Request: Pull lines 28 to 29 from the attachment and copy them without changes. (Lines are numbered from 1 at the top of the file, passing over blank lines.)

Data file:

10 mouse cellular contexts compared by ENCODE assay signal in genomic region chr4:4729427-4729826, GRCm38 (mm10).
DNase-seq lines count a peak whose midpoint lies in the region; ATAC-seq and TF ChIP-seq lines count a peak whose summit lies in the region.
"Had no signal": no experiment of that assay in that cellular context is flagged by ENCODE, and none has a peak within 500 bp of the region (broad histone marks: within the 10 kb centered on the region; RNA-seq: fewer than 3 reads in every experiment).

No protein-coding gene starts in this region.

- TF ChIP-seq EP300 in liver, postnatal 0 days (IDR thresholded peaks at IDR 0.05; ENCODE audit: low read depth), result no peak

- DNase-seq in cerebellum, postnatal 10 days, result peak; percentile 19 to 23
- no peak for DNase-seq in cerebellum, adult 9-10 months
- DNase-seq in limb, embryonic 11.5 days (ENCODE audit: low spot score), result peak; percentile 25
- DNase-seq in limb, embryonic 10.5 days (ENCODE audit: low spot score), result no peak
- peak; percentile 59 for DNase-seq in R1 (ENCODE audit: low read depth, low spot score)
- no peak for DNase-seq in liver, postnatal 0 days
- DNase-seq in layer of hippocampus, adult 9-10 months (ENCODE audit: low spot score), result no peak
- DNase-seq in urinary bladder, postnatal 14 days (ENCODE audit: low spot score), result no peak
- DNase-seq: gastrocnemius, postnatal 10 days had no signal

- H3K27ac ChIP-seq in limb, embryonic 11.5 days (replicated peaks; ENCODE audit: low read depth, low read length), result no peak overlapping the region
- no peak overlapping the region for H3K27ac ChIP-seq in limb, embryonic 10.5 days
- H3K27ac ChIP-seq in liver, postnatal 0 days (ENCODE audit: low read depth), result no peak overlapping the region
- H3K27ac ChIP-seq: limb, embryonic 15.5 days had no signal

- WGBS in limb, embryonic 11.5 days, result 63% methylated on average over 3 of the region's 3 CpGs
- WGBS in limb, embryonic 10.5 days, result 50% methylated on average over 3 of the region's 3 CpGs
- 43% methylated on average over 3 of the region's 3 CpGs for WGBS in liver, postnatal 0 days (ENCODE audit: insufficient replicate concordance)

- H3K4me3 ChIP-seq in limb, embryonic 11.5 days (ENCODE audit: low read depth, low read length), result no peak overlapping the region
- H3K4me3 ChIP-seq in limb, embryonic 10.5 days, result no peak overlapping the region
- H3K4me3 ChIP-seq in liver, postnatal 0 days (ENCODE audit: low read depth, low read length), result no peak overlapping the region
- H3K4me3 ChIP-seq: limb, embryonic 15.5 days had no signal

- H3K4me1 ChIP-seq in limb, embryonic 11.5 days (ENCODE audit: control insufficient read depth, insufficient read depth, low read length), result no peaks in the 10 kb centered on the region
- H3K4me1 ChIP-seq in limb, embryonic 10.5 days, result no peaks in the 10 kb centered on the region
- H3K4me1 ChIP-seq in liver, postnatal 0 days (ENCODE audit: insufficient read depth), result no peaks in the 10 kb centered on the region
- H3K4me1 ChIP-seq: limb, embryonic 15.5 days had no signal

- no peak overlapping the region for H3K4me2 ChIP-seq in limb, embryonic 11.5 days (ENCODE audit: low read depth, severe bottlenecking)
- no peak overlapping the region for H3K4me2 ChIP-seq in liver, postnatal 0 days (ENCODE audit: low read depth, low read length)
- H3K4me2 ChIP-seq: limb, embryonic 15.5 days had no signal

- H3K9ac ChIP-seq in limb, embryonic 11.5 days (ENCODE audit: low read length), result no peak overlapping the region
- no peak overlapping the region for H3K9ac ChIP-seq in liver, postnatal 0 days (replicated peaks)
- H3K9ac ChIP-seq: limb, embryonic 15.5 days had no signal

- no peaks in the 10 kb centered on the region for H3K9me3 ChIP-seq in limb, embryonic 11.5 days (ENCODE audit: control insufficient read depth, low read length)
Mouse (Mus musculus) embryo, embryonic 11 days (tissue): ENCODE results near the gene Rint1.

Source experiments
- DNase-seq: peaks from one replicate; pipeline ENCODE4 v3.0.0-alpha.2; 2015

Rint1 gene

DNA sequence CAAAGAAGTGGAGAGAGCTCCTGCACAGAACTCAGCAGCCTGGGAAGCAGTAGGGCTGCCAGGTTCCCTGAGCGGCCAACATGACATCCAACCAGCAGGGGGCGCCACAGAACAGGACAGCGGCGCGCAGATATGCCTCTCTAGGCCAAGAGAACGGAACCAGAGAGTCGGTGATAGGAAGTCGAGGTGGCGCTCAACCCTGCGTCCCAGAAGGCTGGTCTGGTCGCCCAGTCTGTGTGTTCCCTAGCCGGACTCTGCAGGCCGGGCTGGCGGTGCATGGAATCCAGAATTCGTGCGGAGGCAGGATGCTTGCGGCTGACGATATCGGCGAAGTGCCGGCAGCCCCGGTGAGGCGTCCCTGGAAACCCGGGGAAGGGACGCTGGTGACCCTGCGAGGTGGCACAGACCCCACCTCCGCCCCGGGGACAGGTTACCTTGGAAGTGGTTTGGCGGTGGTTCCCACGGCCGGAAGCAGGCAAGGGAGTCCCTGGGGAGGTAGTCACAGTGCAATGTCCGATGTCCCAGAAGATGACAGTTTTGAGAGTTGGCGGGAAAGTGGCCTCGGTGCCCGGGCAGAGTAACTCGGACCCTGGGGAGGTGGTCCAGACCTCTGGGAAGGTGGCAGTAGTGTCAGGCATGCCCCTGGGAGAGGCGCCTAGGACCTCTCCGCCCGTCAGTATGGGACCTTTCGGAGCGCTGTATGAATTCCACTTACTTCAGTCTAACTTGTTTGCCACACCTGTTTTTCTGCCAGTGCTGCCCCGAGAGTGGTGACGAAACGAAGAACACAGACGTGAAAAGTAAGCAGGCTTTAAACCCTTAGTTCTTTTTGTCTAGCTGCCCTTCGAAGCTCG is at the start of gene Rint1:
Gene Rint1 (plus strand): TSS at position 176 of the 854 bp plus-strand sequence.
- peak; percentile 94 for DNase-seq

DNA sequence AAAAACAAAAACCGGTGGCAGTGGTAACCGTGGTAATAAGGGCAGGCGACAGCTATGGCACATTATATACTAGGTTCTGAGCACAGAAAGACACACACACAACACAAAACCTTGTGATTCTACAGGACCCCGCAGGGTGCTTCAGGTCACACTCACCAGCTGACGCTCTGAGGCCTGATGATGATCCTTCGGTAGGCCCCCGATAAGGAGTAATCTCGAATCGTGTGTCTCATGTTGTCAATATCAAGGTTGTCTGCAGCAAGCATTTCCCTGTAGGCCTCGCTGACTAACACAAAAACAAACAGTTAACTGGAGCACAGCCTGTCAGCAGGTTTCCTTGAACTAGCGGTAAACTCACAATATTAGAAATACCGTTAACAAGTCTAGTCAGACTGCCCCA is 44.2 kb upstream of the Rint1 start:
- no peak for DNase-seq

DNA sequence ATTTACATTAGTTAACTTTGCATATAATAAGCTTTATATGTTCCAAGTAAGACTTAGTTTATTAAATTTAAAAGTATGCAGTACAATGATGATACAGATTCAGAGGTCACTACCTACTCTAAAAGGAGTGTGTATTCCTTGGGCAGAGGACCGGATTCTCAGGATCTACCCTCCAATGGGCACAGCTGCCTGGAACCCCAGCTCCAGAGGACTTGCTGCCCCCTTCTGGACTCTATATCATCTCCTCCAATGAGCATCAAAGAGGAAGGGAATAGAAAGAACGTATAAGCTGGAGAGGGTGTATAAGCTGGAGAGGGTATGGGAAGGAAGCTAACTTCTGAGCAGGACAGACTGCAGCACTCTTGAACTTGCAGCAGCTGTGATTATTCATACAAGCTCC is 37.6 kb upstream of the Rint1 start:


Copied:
- H3K4me1 ChIP-seq in liver, postnatal 0 days (ENCODE audit: insufficient read depth), result no peaks in the 10 kb centered on the region
- H3K4me1 ChIP-seq: limb, embryonic 15.5 days had no signal